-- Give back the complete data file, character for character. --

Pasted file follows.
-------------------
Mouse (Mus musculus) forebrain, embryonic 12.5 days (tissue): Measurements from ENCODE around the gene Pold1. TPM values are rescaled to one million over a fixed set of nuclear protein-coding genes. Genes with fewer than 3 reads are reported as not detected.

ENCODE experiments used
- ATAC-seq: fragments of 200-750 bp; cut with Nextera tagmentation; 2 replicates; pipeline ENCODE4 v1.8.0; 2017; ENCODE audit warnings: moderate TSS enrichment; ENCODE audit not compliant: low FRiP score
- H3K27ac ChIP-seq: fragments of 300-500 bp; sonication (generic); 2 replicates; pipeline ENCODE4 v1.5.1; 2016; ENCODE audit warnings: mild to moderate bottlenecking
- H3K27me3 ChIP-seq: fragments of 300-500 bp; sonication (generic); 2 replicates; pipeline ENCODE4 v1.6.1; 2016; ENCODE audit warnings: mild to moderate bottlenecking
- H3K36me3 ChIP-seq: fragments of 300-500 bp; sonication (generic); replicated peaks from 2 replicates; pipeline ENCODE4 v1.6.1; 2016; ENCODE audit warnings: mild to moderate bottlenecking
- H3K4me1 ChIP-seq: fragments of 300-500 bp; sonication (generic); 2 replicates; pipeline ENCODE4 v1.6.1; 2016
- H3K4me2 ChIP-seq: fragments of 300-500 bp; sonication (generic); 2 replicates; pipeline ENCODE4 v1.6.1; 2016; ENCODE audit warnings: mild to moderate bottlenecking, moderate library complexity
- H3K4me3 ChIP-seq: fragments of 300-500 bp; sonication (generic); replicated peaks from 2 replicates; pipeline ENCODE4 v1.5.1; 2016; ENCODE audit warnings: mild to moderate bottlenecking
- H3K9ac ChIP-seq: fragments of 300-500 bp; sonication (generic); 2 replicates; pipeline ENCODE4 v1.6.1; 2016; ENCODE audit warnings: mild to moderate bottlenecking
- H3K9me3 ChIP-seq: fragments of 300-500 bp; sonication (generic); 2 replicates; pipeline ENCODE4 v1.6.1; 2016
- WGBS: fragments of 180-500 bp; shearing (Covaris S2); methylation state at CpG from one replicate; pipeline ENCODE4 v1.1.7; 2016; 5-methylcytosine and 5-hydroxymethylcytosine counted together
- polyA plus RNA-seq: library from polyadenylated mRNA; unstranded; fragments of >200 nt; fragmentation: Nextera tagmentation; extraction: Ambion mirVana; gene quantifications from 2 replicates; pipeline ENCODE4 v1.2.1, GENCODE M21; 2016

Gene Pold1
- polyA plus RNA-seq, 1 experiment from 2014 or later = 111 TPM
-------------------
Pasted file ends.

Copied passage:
Mouse (Mus musculus) forebrain, embryonic 12.5 days (tissue): Measurements from ENCODE around the gene Pold1. TPM values are rescaled to one million over a fixed set of nuclear protein-coding genes. Genes with fewer than 3 reads are reported as not detected.

ENCODE experiments used
- ATAC-seq: fragments of 200-750 bp; cut with Nextera tagmentation; 2 replicates; pipeline ENCODE4 v1.8.0; 2017; ENCODE audit warnings: moderate TSS enrichment; ENCODE audit not compliant: low FRiP score
- H3K27ac ChIP-seq: fragments of 300-500 bp; sonication (generic); 2 replicates; pipeline ENCODE4 v1.5.1; 2016; ENCODE audit warnings: mild to moderate bottlenecking
- H3K27me3 ChIP-seq: fragments of 300-500 bp; sonication (generic); 2 replicates; pipeline ENCODE4 v1.6.1; 2016; ENCODE audit warnings: mild to moderate bottlenecking
- H3K36me3 ChIP-seq: fragments of 300-500 bp; sonication (generic); replicated peaks from 2 replicates; pipeline ENCODE4 v1.6.1; 2016; ENCODE audit warnings: mild to moderate bottlenecking
- H3K4me1 ChIP-seq: fragments of 300-500 bp; sonication (generic); 2 replicates; pipeline ENCODE4 v1.6.1; 2016
- H3K4me2 ChIP-seq: fragments of 300-500 bp; sonication (generic); 2 replicates; pipeline ENCODE4 v1.6.1; 2016; ENCODE audit warnings: mild to moderate bottlenecking, moderate library complexity
- H3K4me3 ChIP-seq: fragments of 300-500 bp; sonication (generic); replicated peaks from 2 replicates; pipeline ENCODE4 v1.5.1; 2016; ENCODE audit warnings: mild to moderate bottlenecking
- H3K9ac ChIP-seq: fragments of 300-500 bp; sonication (generic); 2 replicates; pipeline ENCODE4 v1.6.1; 2016; ENCODE audit warnings: mild to moderate bottlenecking
- H3K9me3 ChIP-seq: fragments of 300-500 bp; sonication (generic); 2 replicates; pipeline ENCODE4 v1.6.1; 2016
- WGBS: fragments of 180-500 bp; shearing (Covaris S2); methylation state at CpG from one replicate; pipeline ENCODE4 v1.1.7; 2016; 5-methylcytosine and 5-hydroxymethylcytosine counted together
- polyA plus RNA-seq: library from polyadenylated mRNA; unstranded; fragments of >200 nt; fragmentation: Nextera tagmentation; extraction: Ambion mirVana; gene quantifications from 2 replicates; pipeline ENCODE4 v1.2.1, GENCODE M21; 2016

Gene Pold1
- polyA plus RNA-seq, 1 experiment from 2014 or later = 111 TPM